The first Castlemaine Visual Arts Biennial opened last night with exhibitions in two town venues and public art through the greater township. The theme Art of Making: Artisanship and Invention responded to the kind of artistic community in the area, which draws from its light industrial history to create work through foundries, forgies and workshops.
A good example of where this work might be heading is the artist Noah Grosz who won the CVAB prize with his sculpture ‘Blockie’. A long time resident of Castlemaine, Grosz manages to bring together two opposing sides of the town. While there is a rough and ready guild of contemporary artisans who create beautiful objects for contemplation, there is also a large tribe of Hot Rodders, who soup up cars for enjoyment of speed and noise. But connecting them both is a love of fabrication. With the help of a glue gun, Grosz joins these together in a version of a 1934 Ford (favourite of the band Zee Zee Top) made from a local reed called Phragmites Australis, which is light, found in the gullies where once was gold, and valued greatly by the Indigenous inhabitants of the region.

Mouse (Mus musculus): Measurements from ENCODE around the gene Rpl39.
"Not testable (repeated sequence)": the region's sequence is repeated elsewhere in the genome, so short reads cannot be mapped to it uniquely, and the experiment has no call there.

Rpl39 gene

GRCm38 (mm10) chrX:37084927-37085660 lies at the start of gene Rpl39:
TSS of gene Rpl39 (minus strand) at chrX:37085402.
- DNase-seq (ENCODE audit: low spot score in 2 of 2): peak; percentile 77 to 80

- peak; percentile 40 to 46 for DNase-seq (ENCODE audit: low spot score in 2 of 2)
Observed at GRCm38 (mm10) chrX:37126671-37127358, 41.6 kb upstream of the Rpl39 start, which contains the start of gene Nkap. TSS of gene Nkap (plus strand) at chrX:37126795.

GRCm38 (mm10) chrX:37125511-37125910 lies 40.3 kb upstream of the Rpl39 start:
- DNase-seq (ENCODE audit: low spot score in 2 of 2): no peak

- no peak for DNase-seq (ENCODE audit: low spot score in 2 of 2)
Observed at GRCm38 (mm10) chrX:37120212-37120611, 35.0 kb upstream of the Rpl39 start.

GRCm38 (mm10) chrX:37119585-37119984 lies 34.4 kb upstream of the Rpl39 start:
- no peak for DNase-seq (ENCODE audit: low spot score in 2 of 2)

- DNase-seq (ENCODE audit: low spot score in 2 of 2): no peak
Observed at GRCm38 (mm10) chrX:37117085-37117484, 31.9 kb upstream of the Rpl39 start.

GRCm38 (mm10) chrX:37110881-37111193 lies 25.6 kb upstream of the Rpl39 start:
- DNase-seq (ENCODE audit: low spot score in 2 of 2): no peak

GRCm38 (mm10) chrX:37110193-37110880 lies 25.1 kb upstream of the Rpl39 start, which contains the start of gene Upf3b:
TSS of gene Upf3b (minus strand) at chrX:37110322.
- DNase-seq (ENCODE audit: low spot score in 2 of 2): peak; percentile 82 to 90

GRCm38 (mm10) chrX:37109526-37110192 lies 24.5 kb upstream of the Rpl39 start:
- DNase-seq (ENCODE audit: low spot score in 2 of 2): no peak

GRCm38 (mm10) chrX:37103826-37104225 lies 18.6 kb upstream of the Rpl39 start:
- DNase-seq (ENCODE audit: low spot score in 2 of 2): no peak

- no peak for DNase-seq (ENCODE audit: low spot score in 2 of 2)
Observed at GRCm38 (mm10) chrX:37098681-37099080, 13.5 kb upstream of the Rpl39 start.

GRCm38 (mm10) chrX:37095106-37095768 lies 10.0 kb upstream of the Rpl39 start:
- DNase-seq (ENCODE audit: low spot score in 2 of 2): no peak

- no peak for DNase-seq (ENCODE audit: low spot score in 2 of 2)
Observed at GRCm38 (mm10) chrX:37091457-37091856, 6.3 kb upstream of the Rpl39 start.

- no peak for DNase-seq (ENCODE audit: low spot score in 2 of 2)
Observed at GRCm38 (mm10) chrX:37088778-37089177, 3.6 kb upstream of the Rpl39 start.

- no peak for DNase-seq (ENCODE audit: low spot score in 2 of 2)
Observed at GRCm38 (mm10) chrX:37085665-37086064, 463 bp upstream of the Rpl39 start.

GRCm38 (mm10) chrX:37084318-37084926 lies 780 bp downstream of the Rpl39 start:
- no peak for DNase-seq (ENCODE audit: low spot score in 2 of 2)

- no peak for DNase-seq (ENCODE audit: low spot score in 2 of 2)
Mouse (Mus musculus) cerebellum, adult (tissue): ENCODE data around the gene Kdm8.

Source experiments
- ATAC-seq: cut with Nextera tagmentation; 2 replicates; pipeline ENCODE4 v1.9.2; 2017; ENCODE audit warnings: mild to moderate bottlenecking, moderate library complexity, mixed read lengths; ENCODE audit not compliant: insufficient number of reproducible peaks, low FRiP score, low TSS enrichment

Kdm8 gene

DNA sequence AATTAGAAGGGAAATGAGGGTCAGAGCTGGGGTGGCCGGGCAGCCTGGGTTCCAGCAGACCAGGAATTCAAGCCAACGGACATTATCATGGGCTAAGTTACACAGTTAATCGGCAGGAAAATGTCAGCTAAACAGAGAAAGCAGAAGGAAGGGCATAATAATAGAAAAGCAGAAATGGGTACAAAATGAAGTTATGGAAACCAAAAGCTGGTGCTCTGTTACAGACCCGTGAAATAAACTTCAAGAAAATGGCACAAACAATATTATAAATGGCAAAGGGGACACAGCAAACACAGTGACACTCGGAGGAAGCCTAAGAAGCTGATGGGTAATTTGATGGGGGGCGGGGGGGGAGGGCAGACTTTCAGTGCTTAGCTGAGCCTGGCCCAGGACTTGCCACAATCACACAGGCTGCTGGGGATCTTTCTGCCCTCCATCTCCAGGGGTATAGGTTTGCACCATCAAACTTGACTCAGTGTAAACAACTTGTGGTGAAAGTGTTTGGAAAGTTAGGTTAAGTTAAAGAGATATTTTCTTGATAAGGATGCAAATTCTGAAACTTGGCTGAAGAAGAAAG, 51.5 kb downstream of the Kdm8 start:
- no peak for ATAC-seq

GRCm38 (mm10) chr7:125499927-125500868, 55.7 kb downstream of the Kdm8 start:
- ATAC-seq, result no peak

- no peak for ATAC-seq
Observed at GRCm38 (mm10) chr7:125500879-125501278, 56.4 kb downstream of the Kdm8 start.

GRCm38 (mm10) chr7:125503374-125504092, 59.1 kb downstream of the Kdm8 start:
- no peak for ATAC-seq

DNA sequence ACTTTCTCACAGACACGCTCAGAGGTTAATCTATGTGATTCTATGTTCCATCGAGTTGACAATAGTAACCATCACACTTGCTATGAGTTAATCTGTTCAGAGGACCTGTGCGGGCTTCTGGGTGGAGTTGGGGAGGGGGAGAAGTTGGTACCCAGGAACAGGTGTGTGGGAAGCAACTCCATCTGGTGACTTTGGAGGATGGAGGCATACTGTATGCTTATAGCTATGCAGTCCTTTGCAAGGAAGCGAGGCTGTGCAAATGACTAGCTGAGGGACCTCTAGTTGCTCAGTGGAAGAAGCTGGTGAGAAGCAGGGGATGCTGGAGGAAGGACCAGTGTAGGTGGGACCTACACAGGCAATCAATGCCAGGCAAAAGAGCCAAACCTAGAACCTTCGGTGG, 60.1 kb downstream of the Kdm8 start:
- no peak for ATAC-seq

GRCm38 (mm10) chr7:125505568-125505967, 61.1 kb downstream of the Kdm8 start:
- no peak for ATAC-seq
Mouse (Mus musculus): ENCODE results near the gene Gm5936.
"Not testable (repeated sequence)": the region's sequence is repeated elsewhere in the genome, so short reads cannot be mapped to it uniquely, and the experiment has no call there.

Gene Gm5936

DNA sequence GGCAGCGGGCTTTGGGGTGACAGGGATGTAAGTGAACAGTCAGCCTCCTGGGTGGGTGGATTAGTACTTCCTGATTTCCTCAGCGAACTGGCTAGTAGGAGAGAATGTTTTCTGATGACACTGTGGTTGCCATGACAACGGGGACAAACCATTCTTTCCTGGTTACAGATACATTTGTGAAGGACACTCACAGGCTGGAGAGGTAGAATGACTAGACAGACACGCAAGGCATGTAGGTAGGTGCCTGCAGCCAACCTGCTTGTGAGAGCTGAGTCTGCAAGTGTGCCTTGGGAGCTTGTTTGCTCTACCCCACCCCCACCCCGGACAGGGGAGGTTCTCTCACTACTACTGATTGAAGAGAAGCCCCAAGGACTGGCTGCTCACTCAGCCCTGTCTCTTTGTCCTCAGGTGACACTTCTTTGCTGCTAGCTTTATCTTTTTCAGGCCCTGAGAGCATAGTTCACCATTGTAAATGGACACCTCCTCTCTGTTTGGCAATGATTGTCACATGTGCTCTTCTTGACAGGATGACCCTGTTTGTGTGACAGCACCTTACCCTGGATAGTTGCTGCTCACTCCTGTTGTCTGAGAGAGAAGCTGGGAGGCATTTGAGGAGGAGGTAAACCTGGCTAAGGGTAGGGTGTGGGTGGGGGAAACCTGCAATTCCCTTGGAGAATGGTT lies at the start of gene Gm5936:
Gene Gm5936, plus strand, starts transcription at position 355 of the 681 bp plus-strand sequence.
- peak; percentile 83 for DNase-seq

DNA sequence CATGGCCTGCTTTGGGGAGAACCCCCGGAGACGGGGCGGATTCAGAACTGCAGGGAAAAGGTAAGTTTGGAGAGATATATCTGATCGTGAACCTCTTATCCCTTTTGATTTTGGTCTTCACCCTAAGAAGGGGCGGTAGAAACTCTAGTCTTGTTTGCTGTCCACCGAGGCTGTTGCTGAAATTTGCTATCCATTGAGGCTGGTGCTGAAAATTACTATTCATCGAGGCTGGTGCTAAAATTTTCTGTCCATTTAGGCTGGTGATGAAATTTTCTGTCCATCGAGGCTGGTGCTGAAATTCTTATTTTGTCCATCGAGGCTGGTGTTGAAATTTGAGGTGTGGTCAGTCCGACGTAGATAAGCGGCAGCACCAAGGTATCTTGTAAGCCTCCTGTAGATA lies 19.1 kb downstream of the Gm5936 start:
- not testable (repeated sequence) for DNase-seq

The CVAB was opened by Chris McAuliffe, director of the Potter Museum of Art and a local resident – who generously demonstrated his own craft by brewing 100 bottles of beer for the event. Chris spoke with determination about the handmade as an expression of humanness. They’ll be more humanness on display this Sunday with an Open Bench program at Lot 19. For more information go here.
Congratulations to Festival Director Martin Paten and Visual Arts Coordinator Zoe Amor for constructing such an important new place in the Australian visual arts calendar. The CVAB promises to be an ongoing space for that very embodied experience of world that comes through contact with materials manipulated with skill, thoughtfulness and invention.
For more images of works, go here.